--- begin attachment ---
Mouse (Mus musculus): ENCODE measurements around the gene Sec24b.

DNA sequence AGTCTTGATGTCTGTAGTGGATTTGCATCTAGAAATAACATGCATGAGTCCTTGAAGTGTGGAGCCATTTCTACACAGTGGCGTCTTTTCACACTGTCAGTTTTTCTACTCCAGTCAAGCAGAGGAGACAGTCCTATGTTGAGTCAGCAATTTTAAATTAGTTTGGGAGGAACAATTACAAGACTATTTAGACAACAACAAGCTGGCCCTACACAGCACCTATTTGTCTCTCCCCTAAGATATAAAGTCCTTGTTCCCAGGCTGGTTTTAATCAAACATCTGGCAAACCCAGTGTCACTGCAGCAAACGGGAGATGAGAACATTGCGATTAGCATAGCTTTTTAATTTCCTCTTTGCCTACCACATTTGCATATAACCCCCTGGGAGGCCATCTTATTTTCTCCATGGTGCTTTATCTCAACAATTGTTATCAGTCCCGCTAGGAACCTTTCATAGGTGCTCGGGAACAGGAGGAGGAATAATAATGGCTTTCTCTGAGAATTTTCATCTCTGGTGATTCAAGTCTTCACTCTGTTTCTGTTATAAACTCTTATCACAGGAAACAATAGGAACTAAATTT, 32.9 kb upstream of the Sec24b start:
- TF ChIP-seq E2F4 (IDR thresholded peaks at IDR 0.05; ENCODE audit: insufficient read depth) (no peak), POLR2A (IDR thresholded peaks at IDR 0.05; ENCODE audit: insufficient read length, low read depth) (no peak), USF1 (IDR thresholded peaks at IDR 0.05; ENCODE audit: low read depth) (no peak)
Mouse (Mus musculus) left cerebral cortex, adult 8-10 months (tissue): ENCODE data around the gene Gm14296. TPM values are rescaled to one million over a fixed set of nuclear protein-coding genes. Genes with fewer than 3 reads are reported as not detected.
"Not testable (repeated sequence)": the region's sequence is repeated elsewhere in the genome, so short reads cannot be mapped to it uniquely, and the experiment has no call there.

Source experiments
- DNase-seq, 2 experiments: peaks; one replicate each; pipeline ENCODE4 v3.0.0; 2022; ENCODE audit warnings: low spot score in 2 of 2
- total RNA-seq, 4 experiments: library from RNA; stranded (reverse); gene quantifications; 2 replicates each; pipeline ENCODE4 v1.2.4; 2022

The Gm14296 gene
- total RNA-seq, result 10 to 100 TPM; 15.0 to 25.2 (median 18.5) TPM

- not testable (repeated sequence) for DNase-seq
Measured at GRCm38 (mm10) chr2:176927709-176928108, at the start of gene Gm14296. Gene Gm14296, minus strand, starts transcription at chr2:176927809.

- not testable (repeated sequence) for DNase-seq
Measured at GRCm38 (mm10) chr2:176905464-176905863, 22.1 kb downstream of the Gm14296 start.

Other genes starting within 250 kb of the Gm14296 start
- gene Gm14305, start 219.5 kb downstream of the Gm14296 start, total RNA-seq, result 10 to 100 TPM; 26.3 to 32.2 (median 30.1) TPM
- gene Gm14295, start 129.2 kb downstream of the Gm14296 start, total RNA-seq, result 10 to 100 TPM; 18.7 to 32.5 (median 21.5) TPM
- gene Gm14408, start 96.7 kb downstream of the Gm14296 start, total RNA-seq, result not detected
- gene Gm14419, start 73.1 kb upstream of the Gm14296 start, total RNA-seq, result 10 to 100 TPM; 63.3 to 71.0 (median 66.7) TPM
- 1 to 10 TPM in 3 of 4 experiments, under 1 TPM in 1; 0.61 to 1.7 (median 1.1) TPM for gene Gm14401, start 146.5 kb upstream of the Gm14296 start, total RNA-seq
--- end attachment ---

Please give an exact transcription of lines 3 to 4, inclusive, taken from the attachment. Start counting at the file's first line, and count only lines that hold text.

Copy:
- TF ChIP-seq E2F4 (IDR thresholded peaks at IDR 0.05; ENCODE audit: insufficient read depth) (no peak), POLR2A (IDR thresholded peaks at IDR 0.05; ENCODE audit: insufficient read length, low read depth) (no peak), USF1 (IDR thresholded peaks at IDR 0.05; ENCODE audit: low read depth) (no peak)
Mouse (Mus musculus) left cerebral cortex, adult 8-10 months (tissue): ENCODE data around the gene Gm14296. TPM values are rescaled to one million over a fixed set of nuclear protein-coding genes. Genes with fewer than 3 reads are reported as not detected.